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post #1 of 9 Old 10-11-2010 Thread Starter
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Live Aboard Solar Panels

Good evening. I am having some trouble, mainly because this is completely new to me, finding information about how to shop for solar panels for a live aboard. I plan to live on a mooring during the summer season and would like to be able to charge my batteries without running my engine. I would be using cabin lights and the radio mostly. Is anyone who might have done this willing to share their experience?
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post #2 of 9 Old 10-11-2010
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This can be a complex issue but here are things you need to do to get started. This is a very simplified list.

1) Determine what you power needs actually are in terms of amp-hours per day when you are on board.
2) Determine how long you have to charge the batteries between sails
3) Select the panels and charge controller to fit your needs.

There is a tremendous amount of info on this forum about solar so do some searches and you should find an answer to any question you have.
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post #3 of 9 Old 10-12-2010
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Nick has it right. One other thing is to look at your weather patterns--how many "not-sunny" days do you see in a row? In order to "surf over" a series of cloudy days, your battery bank needs to be sized so that you can discharge it without damage for that many days with no (or small) input from the panels. Conventional wisdom says that your daily energy draw should be maybe 25-35% of the bank capacity. It's messier than that, with solar, but it will give you a starting point. The 25-35% number assumes you can charge every day, and if you rely on your solar, you can't, so the battery bank needs to be larger by a factor of the number of cloudy days in a row that you want to be able to tolerate without running some other generating source.

Larry Shick
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post #4 of 9 Old 10-12-2010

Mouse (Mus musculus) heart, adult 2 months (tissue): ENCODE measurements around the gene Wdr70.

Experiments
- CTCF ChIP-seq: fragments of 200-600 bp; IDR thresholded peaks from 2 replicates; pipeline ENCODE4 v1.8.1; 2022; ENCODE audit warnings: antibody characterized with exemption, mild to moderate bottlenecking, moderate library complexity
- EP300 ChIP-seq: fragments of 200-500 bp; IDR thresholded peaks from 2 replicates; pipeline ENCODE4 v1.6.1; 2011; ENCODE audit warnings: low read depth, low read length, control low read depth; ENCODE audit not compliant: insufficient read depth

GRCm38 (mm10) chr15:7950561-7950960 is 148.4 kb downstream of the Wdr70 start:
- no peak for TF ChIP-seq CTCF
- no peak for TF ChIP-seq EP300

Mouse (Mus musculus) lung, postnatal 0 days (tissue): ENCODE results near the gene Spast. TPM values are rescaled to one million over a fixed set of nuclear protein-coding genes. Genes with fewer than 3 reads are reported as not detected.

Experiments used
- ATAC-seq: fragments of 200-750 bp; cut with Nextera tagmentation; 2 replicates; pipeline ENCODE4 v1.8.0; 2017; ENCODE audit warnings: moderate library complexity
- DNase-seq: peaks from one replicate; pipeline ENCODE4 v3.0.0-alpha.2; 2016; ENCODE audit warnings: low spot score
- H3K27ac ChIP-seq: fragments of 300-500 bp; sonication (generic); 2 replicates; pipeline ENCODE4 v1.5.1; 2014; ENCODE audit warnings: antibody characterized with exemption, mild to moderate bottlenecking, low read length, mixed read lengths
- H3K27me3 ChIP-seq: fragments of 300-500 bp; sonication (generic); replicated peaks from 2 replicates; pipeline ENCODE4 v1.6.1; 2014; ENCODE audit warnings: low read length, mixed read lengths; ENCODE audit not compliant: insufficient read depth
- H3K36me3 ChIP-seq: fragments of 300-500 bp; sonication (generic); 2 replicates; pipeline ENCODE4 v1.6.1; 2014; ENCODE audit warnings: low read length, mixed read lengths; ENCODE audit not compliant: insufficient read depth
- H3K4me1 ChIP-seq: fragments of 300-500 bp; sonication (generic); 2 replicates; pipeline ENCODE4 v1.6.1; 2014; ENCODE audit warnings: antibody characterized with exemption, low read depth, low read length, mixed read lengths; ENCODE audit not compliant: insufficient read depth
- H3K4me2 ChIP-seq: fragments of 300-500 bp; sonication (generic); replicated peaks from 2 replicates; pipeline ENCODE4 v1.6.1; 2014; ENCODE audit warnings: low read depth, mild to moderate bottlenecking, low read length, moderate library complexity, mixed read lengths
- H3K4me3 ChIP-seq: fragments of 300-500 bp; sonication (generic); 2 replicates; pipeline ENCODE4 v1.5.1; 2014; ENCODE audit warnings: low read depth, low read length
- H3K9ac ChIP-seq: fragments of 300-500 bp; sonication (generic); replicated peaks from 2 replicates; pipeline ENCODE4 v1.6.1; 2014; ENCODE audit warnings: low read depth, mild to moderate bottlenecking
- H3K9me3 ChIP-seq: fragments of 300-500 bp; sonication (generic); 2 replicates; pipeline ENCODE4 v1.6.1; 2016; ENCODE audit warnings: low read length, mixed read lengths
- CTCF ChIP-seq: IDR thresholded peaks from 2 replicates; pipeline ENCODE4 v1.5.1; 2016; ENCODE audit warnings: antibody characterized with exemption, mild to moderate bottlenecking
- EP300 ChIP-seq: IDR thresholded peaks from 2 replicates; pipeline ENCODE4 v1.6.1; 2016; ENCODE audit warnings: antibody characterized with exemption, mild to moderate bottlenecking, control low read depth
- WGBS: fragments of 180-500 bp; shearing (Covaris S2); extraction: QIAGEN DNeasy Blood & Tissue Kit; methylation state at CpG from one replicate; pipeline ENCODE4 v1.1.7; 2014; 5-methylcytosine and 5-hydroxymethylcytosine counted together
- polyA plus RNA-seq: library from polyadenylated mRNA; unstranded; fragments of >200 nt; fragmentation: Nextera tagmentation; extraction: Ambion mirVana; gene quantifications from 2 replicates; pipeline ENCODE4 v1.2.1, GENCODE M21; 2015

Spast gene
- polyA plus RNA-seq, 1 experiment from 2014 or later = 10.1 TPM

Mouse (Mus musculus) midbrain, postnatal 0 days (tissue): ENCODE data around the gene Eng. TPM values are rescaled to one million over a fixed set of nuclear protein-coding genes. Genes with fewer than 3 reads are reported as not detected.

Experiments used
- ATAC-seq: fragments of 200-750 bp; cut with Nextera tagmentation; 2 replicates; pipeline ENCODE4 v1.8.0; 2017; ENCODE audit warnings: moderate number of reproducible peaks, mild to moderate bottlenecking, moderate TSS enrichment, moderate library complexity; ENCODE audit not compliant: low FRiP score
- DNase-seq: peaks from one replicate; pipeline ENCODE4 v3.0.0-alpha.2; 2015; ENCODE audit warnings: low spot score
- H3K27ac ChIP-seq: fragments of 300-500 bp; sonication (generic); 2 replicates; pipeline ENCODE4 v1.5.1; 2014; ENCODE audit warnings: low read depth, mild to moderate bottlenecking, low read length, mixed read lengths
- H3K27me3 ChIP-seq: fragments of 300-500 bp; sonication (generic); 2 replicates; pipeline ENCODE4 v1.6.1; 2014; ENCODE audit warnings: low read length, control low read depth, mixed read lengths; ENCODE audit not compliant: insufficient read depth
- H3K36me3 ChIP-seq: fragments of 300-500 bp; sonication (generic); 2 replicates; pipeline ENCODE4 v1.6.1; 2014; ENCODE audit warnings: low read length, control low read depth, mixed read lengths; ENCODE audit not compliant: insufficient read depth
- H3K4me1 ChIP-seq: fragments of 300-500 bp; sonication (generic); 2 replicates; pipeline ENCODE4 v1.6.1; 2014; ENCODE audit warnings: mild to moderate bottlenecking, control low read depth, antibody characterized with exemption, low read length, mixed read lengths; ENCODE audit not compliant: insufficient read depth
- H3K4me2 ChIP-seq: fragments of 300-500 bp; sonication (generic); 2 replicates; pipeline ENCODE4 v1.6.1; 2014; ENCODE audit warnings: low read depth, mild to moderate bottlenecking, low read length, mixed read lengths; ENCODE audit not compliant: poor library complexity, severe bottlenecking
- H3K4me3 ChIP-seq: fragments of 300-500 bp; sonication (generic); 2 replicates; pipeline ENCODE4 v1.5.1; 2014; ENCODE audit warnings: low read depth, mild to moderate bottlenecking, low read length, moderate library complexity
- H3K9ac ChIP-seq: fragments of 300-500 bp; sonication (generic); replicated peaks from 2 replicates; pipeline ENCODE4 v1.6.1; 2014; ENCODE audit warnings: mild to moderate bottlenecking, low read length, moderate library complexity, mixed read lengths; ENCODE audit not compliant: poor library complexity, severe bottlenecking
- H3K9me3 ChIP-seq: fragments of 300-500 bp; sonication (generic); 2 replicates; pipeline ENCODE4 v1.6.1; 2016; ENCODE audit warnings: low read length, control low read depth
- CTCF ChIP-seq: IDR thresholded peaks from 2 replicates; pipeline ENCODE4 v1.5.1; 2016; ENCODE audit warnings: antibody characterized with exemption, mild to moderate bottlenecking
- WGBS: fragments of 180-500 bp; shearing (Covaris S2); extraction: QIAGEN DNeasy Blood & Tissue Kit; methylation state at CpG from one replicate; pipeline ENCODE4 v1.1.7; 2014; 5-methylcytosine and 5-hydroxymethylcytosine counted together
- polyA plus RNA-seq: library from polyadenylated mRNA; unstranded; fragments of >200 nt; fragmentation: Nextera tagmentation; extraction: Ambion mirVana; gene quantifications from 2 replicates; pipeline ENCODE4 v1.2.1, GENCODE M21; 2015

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Also, to state the obvious, you need to figure out how much space you have available for the panels. You want to try to avoid even partial shading as best you can, which is no small feat with a mast.

The Kyocera 135W panel is extremely popular with boaters, and multiple can be used if 135W isn't enough. Figure in good weather, you can get about 25amp hours a day from each one, obviously less in partly cloudy weather or shorter days.

Will you be living aboard up here in MA, or somewhere with more sun in the winter?

Amy
Alternative Energy Vendor
and crew on "Green Dragon" schooner
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post #5 of 9 Old 10-12-2010
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You should be able to easily maintain your anchor light, reading light and radio time. It would be heating or cooling things that would be near impossible. Take care and joy, Aythya crew
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post #6 of 9 Old 11-10-2010
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Don't forget cell phone, computer, non-vhf radio, inverter, and your favorite music source.... it all adds up. switching to LED helps some with reducing lighting demands.

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post #7 of 9 Old 11-10-2010
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sterilecuckoo brings up a good point about charging computers, they draw a lot of amps (4-5 for a Mac anyway). That was something that I didn't figure into our equation. There are many good sources for solar panels, we bought our Kyocera 135's from Northern Arizona Wind and Sun ( Solar Electric Power Systems For On & Off Grid ) and also the MPPT controller.

sterile- I learned to sail (long ago) in my Dad's Vivacity 20. Haven't seen or heard of one in years but I have great memories of making every mistake in the book in that boat.

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SV Laurie Anne

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post #8 of 9 Old 11-10-2010
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We read that book, and have added to it, the signature pic was just the first, and nothing original about it either, just classic. I am, at that moment, returning from a discussion with the harbor police who were just wanting to confirm we were alive, well, and had water and food.

I saw my signature lacked the visual. Have fixed that successfully this time. Bilge keels have their advantage.

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post #9 of 9 Old 11-10-2010
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Here's a link to an easy to understand primer on solar by our own sailingdog. Well worth reading. Adrift at Sea Solar Power on Boats

Brian
Living aboard in Victoria Harbour
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